Live Self Defense Seminar with Aleksandra Knepper

As professional martial artists, it's natural to increase the difficulty of the techniques and styles we practice as we advance in our tenure. During this Live session led by 3rd Degree Black Belt, Sensei, and Martial Artist of 20 years, Aleksandra Knepper, we'll be taking a step back to focus on how to react in a real-world scenario, without our gi, a mat, or even "rules of the ring." Aleks founded the self-defense instruction company, PalmStrike, to build the capacity of non-martial artists to feel comfortable protecting themselves in an attack. Recognizing most non-martial artists don't know how to execute a 360 degree kick or advanced grappling, PalmStrike equips them with basic tools they can remember and use in a real-life scenario.


How will you perform at the moment of truth?

What's going to happen to you physically and emotionally in a real fight where you could be injured or killed? Will you defend yourself immediately, hesitate during the first few critical seconds of the fight, or will you be so paralyzed with fear that you won't be able to move at all? The answer is - you won't know until you can say, "Been there, done that." However, there is a way to train for that fearful day.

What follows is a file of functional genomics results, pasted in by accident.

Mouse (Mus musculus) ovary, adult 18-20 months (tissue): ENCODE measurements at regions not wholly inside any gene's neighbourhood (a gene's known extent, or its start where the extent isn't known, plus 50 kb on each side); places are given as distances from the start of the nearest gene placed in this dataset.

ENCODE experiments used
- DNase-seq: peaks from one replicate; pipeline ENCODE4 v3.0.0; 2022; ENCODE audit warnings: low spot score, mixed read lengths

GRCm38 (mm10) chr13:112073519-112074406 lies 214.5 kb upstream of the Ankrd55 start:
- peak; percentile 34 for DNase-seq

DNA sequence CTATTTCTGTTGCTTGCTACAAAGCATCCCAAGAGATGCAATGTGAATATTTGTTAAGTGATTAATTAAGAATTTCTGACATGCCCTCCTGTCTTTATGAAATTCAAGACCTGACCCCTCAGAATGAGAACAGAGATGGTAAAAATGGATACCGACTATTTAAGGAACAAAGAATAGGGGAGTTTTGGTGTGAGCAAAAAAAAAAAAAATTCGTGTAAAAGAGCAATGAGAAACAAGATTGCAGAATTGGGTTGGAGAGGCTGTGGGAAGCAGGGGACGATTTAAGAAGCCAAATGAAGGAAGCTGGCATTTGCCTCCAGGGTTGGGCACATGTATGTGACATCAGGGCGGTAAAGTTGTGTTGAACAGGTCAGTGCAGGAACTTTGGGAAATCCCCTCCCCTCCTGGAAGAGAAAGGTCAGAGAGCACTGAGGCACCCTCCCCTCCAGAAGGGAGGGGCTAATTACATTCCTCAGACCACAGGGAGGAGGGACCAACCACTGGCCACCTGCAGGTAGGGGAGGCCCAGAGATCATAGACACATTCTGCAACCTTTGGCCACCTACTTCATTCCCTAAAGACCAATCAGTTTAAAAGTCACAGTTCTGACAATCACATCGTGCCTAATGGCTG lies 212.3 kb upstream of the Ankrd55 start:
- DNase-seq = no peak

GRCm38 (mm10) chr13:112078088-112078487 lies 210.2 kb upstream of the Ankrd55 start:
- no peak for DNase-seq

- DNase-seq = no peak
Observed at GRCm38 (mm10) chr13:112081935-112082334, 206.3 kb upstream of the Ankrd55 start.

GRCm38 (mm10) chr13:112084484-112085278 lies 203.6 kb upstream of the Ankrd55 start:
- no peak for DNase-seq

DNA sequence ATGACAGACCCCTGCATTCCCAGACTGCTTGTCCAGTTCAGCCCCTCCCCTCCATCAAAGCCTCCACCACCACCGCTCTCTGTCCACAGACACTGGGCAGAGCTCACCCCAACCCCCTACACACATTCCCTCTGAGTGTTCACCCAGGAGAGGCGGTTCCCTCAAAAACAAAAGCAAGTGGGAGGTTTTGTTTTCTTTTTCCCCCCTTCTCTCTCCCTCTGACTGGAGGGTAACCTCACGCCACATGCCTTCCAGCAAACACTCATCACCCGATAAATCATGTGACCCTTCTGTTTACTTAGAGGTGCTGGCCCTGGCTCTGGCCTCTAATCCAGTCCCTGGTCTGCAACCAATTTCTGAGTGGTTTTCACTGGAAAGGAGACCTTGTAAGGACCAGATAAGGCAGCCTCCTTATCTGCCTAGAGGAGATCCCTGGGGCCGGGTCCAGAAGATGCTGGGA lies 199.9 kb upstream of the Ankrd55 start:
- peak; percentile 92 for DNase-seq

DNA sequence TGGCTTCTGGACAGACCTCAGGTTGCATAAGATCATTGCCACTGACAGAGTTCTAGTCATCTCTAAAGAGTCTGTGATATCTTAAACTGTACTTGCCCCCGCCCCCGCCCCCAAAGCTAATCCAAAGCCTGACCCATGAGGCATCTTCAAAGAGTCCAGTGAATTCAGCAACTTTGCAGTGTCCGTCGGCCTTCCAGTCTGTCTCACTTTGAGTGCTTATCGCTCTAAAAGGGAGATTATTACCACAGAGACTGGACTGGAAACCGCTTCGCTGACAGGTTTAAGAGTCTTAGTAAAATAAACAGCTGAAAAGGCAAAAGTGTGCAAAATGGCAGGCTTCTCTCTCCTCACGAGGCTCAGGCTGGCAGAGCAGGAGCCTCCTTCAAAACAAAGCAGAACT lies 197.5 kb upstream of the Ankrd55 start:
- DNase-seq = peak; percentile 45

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This week I've asked Robert Borisch to give me a birds eye view on his marketing strategy.

Robert is the head sensei and owner of Tri-City Judo a well-established commercial judo school in Kennewick, Washington. I am very impressed with his highly successful business. Unlike BJJ, TKD, karate, and krav maga, in judo we tend to teach in community centers, YMCA's, and other not for profit outlets. So when I find a for profit judo model that is growing by leaps and bounds, it intrigues me. Below are Robert's raw and uncensored comments spoken like a true commercial martial arts school entrepreneur / owner.

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The man who apparently launched a racist verbal attack on U.S. women's kata champion Sakura Kokumai earlier this month in a California park has been arrested following a physical assault on an elderly Korean-American couple in the same park Sunday. Michael Vivona is accused of punching a 79-year-old man and his 80-year-old wife without provocation.

Mynewsla.com reported that a group of people playing basketball in Grijalva Park at the time of the assault recognized Vivona from his previous harassment of Kokumai and surrounded him until a nearby police officer arrived to make an arrest. The incident with Kokumai, who is slated to represent the United States in this summer's Tokyo Olympics, gained widespread notice after she posted a video of it on social media in an effort to increase awareness about the growing threat of anti-Asian racism.